Nancy Rowland is the STEM Coordinator at Fort Belvoir Elementary School in Fairfax County. Rowland, along with her colleagues and Fort Belvoir, were recognized this week by the Virginia Technology and Engineering Education Association (VTEEA) as VTEEA Elementary Program of the Year.
Rowland has worked for the Fairfax County Public School System for the past seven years. She recently spoke with WashingtonExec and talked about Fort Belvoir’s heavy STEM involvement, the benefits of STEM for elementary school kids, what she most likes about her job and more.
WashingtonExec: About your current role with STEM, what exactly are you doing?
Nancy Rowland: I am the STEM Program Coordinator at Fort Belvoir Elementary School. We received a $1.5 million grant three years ago for STEM Education. We have hired a STEM Resource Teacher, created two STEM Labs, provided professional development in STEM hands-on inquiry-based & research-based STEM curriculum to the staff of 100 teachers at Fort Belvoir. All 1,200 students (98 percent of whom are military dependents) at Fort Belvoir ES participate in STEM as a resource class. Additionally, teachers provide STEM hands-on lessons in the classroom. Teachers can also use the second STEM Lab during a designated time to provide STEM lessons.
Our program provides after-school and summer extending learning STEM opportunities to students. Each school year, we have 600 students from 1st grade to 6th grade participate in the after-school program. We provide three six-week after-school sessions for students and during the summer we offer three two-week sessions for three hours per day. Last year we expanded our program to include all six elementary schools in the Mount Vernon High School Pyramid.
WashingtonExec: What is ‘The Workforce Of Tomorrow Are Your Kids Today. Why STEM is Critical to their Success!”?
Nancy Rowland: Our school not only provides STEM lessons but also provides real world STEM experiences. We have collaborated with professionals from local STEM related fields to work with our students. The professionals we work with are from Clark Construction, Lockheed Martin, Program Manager Soldiers Sensors and Lasers (PMSSL) – Night Vision Goggles, and the Army Corp of Engineers. Additionally, we have provided students with the resources to raise vegetable gardens and butterfly gardens as well as a recycling center.
Students need to be aware of the incredible opportunities that are available to them in STEM careers. It is our hope that students are made aware of these opportunities and eventually pursue them in college and beyond.
“STEM lessons when integrated with language arts, math, science and social studies help to increase critical thinking and promote learning”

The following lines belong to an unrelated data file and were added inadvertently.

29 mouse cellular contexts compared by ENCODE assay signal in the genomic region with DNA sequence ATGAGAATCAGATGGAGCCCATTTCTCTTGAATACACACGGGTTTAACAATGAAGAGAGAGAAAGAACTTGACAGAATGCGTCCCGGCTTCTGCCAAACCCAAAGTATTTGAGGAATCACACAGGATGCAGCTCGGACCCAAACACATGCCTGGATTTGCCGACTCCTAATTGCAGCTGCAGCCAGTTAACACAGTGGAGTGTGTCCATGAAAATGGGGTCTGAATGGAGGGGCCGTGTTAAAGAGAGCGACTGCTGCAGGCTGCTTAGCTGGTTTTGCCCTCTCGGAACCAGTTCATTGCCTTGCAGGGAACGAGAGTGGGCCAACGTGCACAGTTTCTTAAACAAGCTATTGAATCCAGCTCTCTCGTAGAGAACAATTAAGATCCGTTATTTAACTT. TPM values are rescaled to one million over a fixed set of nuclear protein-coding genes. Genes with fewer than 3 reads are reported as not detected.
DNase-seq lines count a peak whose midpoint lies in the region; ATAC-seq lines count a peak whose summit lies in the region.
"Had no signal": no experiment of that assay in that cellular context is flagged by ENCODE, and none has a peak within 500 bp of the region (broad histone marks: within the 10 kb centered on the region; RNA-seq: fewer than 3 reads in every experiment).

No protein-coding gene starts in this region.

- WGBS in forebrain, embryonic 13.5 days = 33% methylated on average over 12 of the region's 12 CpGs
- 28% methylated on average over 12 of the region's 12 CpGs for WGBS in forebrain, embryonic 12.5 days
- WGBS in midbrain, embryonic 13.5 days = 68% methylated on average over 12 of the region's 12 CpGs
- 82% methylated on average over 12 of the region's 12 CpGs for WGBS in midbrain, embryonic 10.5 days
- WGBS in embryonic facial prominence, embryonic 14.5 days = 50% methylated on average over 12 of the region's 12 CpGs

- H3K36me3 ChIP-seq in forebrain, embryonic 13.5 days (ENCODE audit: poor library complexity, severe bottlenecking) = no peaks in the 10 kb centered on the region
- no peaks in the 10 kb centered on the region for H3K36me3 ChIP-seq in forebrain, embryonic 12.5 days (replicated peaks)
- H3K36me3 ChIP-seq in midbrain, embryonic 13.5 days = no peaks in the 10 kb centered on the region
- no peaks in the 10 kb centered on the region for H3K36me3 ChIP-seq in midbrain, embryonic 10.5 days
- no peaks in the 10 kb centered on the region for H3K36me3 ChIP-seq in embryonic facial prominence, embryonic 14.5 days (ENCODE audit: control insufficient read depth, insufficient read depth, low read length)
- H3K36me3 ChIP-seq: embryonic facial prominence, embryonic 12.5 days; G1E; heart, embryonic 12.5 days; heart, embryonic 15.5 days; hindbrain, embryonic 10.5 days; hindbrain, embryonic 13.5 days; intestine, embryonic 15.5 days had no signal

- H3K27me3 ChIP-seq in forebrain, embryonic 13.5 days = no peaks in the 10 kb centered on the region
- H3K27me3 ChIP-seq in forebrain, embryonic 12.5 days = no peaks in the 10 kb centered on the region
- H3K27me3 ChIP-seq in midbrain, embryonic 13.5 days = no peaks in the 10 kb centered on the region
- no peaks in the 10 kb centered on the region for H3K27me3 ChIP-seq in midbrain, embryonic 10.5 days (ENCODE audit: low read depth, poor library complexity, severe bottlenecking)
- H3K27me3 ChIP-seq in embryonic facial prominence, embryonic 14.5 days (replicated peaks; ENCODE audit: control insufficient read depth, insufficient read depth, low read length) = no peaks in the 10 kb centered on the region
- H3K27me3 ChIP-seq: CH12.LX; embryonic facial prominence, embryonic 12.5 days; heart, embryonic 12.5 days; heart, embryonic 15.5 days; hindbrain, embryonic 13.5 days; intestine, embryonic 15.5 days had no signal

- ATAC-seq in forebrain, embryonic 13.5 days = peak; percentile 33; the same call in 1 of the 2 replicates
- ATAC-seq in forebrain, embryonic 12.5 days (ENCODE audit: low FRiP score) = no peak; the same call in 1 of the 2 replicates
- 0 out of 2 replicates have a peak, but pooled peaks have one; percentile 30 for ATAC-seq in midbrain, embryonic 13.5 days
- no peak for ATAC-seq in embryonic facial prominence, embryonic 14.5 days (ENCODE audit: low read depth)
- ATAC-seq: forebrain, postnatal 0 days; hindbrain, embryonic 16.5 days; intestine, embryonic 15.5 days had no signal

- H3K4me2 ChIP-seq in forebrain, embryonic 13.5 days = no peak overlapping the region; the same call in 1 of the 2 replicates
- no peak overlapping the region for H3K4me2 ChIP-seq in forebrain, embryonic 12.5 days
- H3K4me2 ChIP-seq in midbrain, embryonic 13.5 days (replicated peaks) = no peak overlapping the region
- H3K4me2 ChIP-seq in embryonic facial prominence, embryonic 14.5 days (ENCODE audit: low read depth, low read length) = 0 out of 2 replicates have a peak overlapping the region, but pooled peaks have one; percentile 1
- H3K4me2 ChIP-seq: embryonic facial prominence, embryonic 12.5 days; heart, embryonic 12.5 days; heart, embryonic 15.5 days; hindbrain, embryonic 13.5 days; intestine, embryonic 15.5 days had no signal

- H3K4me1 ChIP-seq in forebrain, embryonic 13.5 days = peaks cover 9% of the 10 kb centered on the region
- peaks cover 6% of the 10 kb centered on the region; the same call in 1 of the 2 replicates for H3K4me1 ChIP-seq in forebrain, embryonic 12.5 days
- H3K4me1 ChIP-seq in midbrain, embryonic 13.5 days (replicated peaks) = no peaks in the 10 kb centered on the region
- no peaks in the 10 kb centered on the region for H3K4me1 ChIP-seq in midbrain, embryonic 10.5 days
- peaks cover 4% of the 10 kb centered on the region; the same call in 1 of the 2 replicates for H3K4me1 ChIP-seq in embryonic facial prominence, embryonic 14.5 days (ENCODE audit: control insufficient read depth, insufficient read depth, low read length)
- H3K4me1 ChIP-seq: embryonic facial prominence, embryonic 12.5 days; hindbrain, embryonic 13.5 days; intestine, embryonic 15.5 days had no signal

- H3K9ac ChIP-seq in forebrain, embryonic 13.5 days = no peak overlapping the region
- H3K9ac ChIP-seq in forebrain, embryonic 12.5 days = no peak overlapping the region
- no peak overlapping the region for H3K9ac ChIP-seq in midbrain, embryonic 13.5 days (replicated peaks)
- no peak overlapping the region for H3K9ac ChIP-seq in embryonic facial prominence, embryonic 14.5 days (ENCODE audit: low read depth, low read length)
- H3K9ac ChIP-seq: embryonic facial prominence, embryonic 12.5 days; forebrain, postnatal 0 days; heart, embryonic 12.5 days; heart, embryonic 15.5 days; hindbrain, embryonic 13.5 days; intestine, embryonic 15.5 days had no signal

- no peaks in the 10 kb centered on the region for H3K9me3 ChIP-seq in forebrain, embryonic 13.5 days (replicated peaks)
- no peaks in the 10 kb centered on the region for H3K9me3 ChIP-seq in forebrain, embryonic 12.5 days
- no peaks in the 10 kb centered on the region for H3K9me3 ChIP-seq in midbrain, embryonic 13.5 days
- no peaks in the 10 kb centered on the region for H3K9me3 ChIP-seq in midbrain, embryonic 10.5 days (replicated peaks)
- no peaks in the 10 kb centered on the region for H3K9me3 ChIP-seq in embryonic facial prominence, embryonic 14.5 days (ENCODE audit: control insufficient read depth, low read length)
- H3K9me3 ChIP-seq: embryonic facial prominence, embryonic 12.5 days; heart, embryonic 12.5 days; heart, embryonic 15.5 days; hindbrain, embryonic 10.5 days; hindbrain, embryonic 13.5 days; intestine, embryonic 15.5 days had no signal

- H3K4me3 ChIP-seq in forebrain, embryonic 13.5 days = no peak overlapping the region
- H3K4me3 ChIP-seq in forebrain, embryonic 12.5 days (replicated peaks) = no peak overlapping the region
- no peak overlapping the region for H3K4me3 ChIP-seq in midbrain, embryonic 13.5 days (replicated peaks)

WashingtonExec: Do you have a long-term plan? What comes next?
Nancy Rowland: We have served as the model for summer extended STEM learning for Fairfax County Public Schools (FCPS) and we hope to continue to be a STEM role model for other elementary schools. We are continuing to look for additional funding in order to keep the level of programming as high as it currently is today.
WashingtonExec: What do you like most about your work?
Nancy Rowland: This is probably the most gratifying position I have ever held. I have had the ability to help shape and grow a program from the very beginning. I enjoy collaborating with my co-worker Kara Fahy, STEM Resource teacher at Fort Belvoir and with the other teachers at Fort Belvoir. We have tremendous buy-in from the teachers and staff here at Fort Belvoir which is the main reason for our great success. Additionally, I enjoy bringing the programming to the parents and families here at Fort Belvoir. The families love to get involved and are so appreciative of these programs.
In 2013, Fort Belvoir was honored with the “program of the year award” for Elementary School Technology Programs from the Virginia Technology and Engineering Educators Association. Additionally, we have received the International Technology and Engineering Educators Association (ITEEA) “program of excellence award”.
WashingtonExec: If you weren’t working on this, what would you be doing?
Nancy Rowland: I have always been an educator, so I am sure I would have some role in education.
WashingtonExec: What, if any experiences have influenced your thought processes? Positive/negative?
Nancy Rowland: My experiences throughout my career have been eclectic. I feel like I have learned something from each position I have held and from the people I have worked with. I became involved in STEM sort of by accident. Our school was offered an opportunity to write a grant. A team of staff members at Fort Belvoir, including myself, worked on the grant application. We had a choice between language arts and STEM. At that time, three years ago, STEM was different and not commonly found in an elementary school when we decided to pursue a STEM grant. I was the grant coordinator on another grant and thanks to then Principal, Mrs. Jane Wilson, I was offered the position of STEM Grant Coordinator. In many ways I feel like I found the perfect position. Ironically, my father was an engineer and worked on Apollo 11 and then in higher education as the Dean of Engineering and Technology; somehow I know he is smiling.
WashingtonExec: What would you like readers to know?
Nancy Rowland: I have seen students who are not performing particularly well on “standardized tests,” but performing extremely well when working on hands-on inquiry-based lessons. It is amazing to watch a student who typically is not successful in school become successful. They gain confidence and enjoy learning. STEM lessons when integrated with language arts, math, science and social studies help to increase critical thinking and promote learning. Teachers need to be given the opportunity to explore this type of teaching in order to become comfortable with it.